Everywhere there were help-wanted for ghostwriters and speechwriters just about every week in 2014. David Murray posted them on Vital Speeches of the Day. Gotham Ghostwriters and Silicon Valley Speechwriters also carried the ads. I got calls, texts, and email from Africa, China, Australia and ever metro areas in the U.S.
The market for ghostwriters and speechwriters had tanked at the turn of the century.
After Enron, executives seemed to decide to go low profile. No more of those classy opinion-editorials in The Wall Street Journal. No more running off to deliver the keynote speech at the U.S. Chamber of Commerce.
Then demand went from very bad to non-existent post-9/11. A surprise recession set in. There was no money to pay us a buck or two a word for a brisk essay to be published under the executive's byline in The Atlantic.
We starved. Then we trained in new areas. I got the hang of social media. In Silicon Valley, former speechwriters took lessons on how to create scripts for video commercials.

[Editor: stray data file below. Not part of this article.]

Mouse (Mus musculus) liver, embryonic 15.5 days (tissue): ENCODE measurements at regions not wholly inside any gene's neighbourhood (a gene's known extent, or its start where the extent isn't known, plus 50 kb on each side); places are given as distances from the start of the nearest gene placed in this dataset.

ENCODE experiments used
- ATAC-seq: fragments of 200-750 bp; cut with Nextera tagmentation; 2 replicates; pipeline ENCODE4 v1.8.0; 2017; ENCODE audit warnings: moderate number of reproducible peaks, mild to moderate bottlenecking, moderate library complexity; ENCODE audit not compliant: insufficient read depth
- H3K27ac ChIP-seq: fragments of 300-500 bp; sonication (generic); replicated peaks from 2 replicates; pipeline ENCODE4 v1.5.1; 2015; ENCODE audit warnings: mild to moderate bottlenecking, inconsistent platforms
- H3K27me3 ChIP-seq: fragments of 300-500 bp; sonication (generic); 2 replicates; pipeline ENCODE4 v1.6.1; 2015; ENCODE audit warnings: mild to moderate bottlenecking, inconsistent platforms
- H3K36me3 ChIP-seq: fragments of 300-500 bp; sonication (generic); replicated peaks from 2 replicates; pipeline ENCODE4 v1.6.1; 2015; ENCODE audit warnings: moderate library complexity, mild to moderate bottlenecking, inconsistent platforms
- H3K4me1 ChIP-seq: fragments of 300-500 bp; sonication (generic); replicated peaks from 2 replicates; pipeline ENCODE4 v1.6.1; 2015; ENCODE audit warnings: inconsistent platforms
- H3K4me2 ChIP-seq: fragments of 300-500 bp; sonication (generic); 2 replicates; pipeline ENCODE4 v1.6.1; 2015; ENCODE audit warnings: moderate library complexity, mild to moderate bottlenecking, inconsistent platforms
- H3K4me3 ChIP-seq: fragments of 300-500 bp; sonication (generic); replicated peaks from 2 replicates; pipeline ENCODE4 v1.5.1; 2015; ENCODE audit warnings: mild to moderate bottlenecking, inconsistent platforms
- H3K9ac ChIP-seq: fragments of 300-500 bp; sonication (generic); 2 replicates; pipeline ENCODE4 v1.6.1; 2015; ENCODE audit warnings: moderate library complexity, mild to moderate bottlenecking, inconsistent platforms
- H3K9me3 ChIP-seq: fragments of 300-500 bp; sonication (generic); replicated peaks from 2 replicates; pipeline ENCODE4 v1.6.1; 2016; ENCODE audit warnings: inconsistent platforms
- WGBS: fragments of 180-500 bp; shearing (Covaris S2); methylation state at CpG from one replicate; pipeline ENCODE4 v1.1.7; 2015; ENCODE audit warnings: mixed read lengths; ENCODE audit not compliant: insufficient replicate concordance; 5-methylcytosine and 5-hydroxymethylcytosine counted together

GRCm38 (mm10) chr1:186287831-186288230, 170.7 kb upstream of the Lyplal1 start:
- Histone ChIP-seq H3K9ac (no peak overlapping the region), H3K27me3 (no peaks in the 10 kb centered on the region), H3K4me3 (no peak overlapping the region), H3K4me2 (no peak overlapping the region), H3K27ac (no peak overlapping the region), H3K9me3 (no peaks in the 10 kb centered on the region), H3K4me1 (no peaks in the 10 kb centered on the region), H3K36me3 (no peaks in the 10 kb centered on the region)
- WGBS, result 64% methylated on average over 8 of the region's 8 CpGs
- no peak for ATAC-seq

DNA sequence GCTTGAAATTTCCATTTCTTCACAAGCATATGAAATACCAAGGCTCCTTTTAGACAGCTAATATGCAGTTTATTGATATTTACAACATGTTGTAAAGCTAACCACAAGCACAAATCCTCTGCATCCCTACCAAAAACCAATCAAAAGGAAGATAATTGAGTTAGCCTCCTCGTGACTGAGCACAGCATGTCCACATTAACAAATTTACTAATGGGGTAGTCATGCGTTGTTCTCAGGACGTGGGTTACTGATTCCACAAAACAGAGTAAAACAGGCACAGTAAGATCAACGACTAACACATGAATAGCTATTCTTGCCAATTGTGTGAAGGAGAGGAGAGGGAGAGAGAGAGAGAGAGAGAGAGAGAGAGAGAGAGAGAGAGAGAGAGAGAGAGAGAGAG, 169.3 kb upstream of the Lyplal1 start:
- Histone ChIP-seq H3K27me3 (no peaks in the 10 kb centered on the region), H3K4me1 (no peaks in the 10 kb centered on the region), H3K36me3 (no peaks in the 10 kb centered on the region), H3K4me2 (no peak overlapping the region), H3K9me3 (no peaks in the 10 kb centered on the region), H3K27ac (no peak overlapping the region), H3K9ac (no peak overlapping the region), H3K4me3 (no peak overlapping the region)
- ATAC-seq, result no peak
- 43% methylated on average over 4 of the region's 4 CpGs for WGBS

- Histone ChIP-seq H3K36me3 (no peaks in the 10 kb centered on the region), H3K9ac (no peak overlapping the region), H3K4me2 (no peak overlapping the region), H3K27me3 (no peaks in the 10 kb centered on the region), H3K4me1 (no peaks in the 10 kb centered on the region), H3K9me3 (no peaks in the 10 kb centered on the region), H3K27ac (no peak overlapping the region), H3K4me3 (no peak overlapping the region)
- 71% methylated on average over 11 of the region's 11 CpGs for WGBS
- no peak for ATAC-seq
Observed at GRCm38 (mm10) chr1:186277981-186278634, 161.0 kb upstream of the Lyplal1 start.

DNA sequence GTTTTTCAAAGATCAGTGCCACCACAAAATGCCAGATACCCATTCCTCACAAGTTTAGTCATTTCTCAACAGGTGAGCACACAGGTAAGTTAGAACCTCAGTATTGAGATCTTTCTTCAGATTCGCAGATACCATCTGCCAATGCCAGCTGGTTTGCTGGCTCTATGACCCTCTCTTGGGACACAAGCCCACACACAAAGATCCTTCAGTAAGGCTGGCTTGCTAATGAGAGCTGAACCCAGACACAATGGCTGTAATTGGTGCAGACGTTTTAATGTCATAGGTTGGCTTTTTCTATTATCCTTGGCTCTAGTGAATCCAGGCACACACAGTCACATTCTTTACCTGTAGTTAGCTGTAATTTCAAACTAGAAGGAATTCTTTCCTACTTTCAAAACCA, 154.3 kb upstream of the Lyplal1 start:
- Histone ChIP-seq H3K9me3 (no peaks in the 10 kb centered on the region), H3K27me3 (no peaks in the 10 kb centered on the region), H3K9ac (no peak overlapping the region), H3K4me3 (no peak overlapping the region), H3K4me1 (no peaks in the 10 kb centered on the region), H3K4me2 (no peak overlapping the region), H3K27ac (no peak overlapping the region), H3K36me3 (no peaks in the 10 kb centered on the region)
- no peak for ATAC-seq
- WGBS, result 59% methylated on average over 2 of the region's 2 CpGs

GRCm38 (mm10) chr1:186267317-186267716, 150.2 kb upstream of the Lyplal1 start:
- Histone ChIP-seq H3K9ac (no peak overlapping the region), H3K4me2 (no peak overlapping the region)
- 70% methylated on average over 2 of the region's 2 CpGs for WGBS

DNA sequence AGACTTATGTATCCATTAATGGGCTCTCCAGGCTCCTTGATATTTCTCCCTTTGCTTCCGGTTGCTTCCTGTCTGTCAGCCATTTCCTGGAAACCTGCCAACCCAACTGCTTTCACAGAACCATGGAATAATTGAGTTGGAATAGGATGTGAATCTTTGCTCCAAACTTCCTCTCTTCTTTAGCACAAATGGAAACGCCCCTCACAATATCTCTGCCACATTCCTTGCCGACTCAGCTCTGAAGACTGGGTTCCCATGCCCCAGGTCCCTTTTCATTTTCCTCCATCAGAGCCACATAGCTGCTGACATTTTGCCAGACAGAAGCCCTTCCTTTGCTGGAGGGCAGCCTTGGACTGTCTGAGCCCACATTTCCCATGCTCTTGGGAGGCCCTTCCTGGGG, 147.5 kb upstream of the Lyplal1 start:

Now there's a boom. What happened? Well, I have some hunches.
TED Talks got thought leaders' competitive juices going. They know that we ghostwriters and speechwriters think all day. We could help them frame their speeches and published works in provocative ways.
Reputation risk was recognized to be right up there with all the other kinds of business risks that investors take seriously. We were to parachute in and help out. The latest book on that is "The Reputation Risk Handbook" by Andrea Bonime-Blanc.
The money is back. Actually, let me re-state that. It's okay again to admit you have the budget to pay for communications services. Public relations as an industry keeps growing.
Writing isn't being drilled in schools. In a sense, it's a dying skill. Yes, there has risen a professional group of scribes. Those who belong love to write. And those of us who are the executive communications niche can still make a good living writing. Many of the rest are finding that they need day jobs in order to support their love of writing.
And, face it, what mover and shaker wants to invest time sitting at a laptop writing. There are so many events to attend. Important people to meet. Tending to the body at the fitness center.
Of course, we in executive communications are joyful that we can spend more of our time with ghostwriting and speechwriting and less and less in other niches. Thank you, those of you who used our services in 2014. We hope you return throughout 2015.